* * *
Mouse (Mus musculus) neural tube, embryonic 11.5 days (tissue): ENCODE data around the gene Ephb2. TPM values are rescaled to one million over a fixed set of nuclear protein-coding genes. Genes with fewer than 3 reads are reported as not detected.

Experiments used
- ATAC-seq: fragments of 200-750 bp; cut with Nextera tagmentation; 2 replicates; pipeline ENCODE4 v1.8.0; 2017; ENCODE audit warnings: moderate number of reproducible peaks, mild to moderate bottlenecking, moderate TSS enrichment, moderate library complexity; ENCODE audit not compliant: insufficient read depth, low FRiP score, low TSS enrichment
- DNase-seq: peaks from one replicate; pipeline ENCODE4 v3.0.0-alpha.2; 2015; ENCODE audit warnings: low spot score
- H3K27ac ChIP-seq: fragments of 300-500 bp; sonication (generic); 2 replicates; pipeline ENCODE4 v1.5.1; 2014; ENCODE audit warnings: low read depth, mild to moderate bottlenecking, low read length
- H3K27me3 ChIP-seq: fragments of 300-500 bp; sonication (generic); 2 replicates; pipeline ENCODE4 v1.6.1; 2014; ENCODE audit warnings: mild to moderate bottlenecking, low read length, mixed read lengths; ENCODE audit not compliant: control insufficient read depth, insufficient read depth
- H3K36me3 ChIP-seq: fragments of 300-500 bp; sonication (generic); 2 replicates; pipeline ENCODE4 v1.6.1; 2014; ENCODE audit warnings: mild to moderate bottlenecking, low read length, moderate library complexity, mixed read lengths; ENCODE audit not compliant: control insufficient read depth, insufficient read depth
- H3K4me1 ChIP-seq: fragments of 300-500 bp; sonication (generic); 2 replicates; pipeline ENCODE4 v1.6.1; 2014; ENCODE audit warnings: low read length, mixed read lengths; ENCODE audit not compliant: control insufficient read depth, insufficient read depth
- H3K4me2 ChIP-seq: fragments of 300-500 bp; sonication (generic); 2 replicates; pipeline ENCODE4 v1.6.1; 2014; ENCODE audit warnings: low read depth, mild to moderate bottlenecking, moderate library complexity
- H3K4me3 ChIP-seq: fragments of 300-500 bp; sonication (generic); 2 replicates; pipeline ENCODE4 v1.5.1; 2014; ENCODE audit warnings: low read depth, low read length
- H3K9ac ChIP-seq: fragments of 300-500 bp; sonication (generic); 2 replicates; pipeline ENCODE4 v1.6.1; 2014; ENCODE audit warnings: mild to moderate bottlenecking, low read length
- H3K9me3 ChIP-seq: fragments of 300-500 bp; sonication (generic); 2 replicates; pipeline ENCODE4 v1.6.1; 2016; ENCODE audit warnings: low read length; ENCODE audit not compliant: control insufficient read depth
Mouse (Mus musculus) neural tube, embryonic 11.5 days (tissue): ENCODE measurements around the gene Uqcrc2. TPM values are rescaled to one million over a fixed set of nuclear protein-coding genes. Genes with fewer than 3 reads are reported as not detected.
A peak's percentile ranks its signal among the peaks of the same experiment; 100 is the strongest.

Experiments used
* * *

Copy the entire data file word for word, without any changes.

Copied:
Mouse (Mus musculus) neural tube, embryonic 11.5 days (tissue): ENCODE data around the gene Ephb2. TPM values are rescaled to one million over a fixed set of nuclear protein-coding genes. Genes with fewer than 3 reads are reported as not detected.

Experiments used
- ATAC-seq: fragments of 200-750 bp; cut with Nextera tagmentation; 2 replicates; pipeline ENCODE4 v1.8.0; 2017; ENCODE audit warnings: moderate number of reproducible peaks, mild to moderate bottlenecking, moderate TSS enrichment, moderate library complexity; ENCODE audit not compliant: insufficient read depth, low FRiP score, low TSS enrichment
- DNase-seq: peaks from one replicate; pipeline ENCODE4 v3.0.0-alpha.2; 2015; ENCODE audit warnings: low spot score
- H3K27ac ChIP-seq: fragments of 300-500 bp; sonication (generic); 2 replicates; pipeline ENCODE4 v1.5.1; 2014; ENCODE audit warnings: low read depth, mild to moderate bottlenecking, low read length
- H3K27me3 ChIP-seq: fragments of 300-500 bp; sonication (generic); 2 replicates; pipeline ENCODE4 v1.6.1; 2014; ENCODE audit warnings: mild to moderate bottlenecking, low read length, mixed read lengths; ENCODE audit not compliant: control insufficient read depth, insufficient read depth
- H3K36me3 ChIP-seq: fragments of 300-500 bp; sonication (generic); 2 replicates; pipeline ENCODE4 v1.6.1; 2014; ENCODE audit warnings: mild to moderate bottlenecking, low read length, moderate library complexity, mixed read lengths; ENCODE audit not compliant: control insufficient read depth, insufficient read depth
- H3K4me1 ChIP-seq: fragments of 300-500 bp; sonication (generic); 2 replicates; pipeline ENCODE4 v1.6.1; 2014; ENCODE audit warnings: low read length, mixed read lengths; ENCODE audit not compliant: control insufficient read depth, insufficient read depth
- H3K4me2 ChIP-seq: fragments of 300-500 bp; sonication (generic); 2 replicates; pipeline ENCODE4 v1.6.1; 2014; ENCODE audit warnings: low read depth, mild to moderate bottlenecking, moderate library complexity
- H3K4me3 ChIP-seq: fragments of 300-500 bp; sonication (generic); 2 replicates; pipeline ENCODE4 v1.5.1; 2014; ENCODE audit warnings: low read depth, low read length
- H3K9ac ChIP-seq: fragments of 300-500 bp; sonication (generic); 2 replicates; pipeline ENCODE4 v1.6.1; 2014; ENCODE audit warnings: mild to moderate bottlenecking, low read length
- H3K9me3 ChIP-seq: fragments of 300-500 bp; sonication (generic); 2 replicates; pipeline ENCODE4 v1.6.1; 2016; ENCODE audit warnings: low read length; ENCODE audit not compliant: control insufficient read depth
Mouse (Mus musculus) neural tube, embryonic 11.5 days (tissue): ENCODE measurements around the gene Uqcrc2. TPM values are rescaled to one million over a fixed set of nuclear protein-coding genes. Genes with fewer than 3 reads are reported as not detected.
A peak's percentile ranks its signal among the peaks of the same experiment; 100 is the strongest.

Experiments used